By Sheila Fabricant Linn, M.Div.
Editor’s Note: This commentary was first published in the April 30, 2010 issue of the National Catholic Reporter.
As the current crisis regarding the sexual abuse of children by priests unfolds, I have been reading articles by representatives of the [Roman] Catholic Church attempting to explain the causes of this behavior. I’ve read that it is because candidates were not screened carefully years ago, sexual abuse was not adequately understood, canon law made it difficult to remove priests from ministry, and so forth. To the authors’ credit, I have also read admissions that bishops have often been more concerned about protecting priests and the institution of the Church than about the victims.
I work as part of a ministry team with my husband, a former Jesuit, and my brother-in-law, a current Jesuit priest. We give retreats and conferences, largely in Catholic settings, and we write books on healing and spiritual growth. Many of our readers and retreatants have experienced sexual abuse. So, I am familiar with this issue and I am also familiar with clerical culture. The explanations by Catholic clergy of sexual abuse that I have seen overlook fundamental institutional weaknesses that have contributed to this tragic situation.
I want to begin with what is closest to my heart: I am the mother of a twelve-year-old boy. I would do anything to protect my son. (So would my husband.) Since I became a mother, I am far more attuned to the needs of all children and more likely to protest their mistreatment. I observe the same thing in the thousands of other parents who attend our programs. Their first and deepest concern is the welfare of their children and, by extension, the welfare of all children. Yet, the people responsible for the current sexual abuse crisis in the Catholic Church are men who (presumably) have no children.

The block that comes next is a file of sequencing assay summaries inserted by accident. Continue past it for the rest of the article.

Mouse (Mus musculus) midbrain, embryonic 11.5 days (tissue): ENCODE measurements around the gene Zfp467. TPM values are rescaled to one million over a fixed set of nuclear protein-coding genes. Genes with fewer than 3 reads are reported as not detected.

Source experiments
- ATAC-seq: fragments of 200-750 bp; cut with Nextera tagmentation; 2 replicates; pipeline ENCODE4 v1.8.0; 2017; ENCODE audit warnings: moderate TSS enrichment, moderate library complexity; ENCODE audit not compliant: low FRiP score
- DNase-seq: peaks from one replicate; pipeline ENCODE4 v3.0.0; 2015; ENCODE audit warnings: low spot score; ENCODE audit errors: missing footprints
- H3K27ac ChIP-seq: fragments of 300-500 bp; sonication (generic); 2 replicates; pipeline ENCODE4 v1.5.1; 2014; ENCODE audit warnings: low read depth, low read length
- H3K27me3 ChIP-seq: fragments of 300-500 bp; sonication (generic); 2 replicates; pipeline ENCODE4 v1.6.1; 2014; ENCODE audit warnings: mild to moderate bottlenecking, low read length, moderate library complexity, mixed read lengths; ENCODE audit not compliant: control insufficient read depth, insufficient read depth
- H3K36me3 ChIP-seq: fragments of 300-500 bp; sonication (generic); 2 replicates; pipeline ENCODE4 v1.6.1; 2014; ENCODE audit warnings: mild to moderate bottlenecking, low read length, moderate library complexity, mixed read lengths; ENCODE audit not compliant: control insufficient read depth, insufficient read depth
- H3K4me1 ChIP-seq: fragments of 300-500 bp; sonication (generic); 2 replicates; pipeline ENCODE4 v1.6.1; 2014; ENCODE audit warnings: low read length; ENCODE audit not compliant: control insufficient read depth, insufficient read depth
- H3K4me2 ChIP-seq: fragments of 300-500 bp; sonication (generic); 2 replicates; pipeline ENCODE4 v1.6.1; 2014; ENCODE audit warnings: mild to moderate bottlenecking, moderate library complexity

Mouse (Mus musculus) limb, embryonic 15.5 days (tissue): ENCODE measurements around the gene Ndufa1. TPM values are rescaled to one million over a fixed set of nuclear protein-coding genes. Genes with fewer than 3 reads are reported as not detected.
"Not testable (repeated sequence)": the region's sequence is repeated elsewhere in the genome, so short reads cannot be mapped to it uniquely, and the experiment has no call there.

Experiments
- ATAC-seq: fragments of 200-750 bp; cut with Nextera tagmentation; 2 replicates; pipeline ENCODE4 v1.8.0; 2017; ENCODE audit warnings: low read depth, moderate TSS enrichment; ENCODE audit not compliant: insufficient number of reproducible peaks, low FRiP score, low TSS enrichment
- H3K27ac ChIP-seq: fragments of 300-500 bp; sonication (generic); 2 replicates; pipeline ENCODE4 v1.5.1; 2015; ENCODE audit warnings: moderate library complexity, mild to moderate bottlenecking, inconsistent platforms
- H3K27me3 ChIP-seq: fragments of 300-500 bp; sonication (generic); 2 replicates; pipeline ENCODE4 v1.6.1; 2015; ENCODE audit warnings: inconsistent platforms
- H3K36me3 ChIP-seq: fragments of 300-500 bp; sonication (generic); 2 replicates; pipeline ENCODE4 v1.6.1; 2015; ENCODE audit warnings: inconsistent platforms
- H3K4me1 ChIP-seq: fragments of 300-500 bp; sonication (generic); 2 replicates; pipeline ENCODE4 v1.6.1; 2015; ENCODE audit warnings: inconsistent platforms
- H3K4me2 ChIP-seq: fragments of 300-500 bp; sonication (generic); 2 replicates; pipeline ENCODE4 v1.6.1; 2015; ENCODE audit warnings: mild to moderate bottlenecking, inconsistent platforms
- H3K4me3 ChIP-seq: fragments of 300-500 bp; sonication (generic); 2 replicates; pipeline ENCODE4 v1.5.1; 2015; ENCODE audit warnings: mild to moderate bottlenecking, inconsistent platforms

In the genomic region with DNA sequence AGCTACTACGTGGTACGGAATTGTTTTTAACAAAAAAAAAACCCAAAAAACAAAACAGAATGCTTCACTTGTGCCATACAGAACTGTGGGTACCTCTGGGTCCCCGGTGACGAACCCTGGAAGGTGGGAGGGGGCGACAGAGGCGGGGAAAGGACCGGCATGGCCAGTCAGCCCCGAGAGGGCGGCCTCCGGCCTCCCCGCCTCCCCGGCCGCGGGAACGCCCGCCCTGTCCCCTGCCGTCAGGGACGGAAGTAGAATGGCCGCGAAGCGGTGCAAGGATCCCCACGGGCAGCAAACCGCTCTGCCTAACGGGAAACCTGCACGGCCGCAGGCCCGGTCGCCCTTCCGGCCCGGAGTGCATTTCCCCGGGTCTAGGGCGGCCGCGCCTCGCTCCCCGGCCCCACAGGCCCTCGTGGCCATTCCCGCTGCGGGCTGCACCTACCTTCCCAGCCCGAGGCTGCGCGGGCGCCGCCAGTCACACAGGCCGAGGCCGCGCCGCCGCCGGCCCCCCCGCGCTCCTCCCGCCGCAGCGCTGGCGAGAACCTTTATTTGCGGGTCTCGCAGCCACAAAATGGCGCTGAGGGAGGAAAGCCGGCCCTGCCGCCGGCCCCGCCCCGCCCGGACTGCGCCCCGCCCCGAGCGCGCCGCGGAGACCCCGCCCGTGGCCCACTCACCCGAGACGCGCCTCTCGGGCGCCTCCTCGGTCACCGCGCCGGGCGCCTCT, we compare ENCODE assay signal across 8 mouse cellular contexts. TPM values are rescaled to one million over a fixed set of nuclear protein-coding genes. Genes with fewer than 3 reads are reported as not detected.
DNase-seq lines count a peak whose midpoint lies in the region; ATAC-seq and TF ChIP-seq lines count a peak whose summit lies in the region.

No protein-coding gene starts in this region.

It is certainly true that parents, usually fathers, sometimes sexually abuse their offspring, and that their spouses may be psychologically disordered and/or co-dependent enough to tolerate it. Significantly, step-fathers are more likely to sexually abuse children than are fathers. This may be in part because the experience of watching one’s child be born, of holding and caring for a baby and then a young child (experiences often missed by step-fathers), activate hormonal changes in men. For example, testosterone levels diminish when a man becomes a father, and his level of prolactin (the hormone associated with lactation) rises.* Such hormonal changes in a father are the biochemical basis of bonding and they translate into the psychological predisposition to nurture and care for his child. In other words, although some fathers do abuse their children, it appears that the closer one is to the actual experience of parenthood and the more involved in the day-to-day care of one’s child, the more likely that one’s first instinct will be to protect children.
People who are not parents themselves can and often do form strong bonds of devotion with children (nieces and nephews, god-children, students, etc.) and may become committed advocates for the welfare of children. However, for reasons ranging from the biochemistry of parenthood to all the everyday ways in which children evoke love and care, it seems that parents of healthy, functional families are more likely to develop an acute sensitivity to the needs of children – a sensitivity usually powerful enough to over-ride inappropriate sexual urges. In my opinion, the current crisis of sexual abuse by Catholic clergy would never have reached such epic proportions nor gone on so long if mothers (and securely attached fathers) participated in all forms of ministry and shared equal decision-making power at the highest levels of the Church.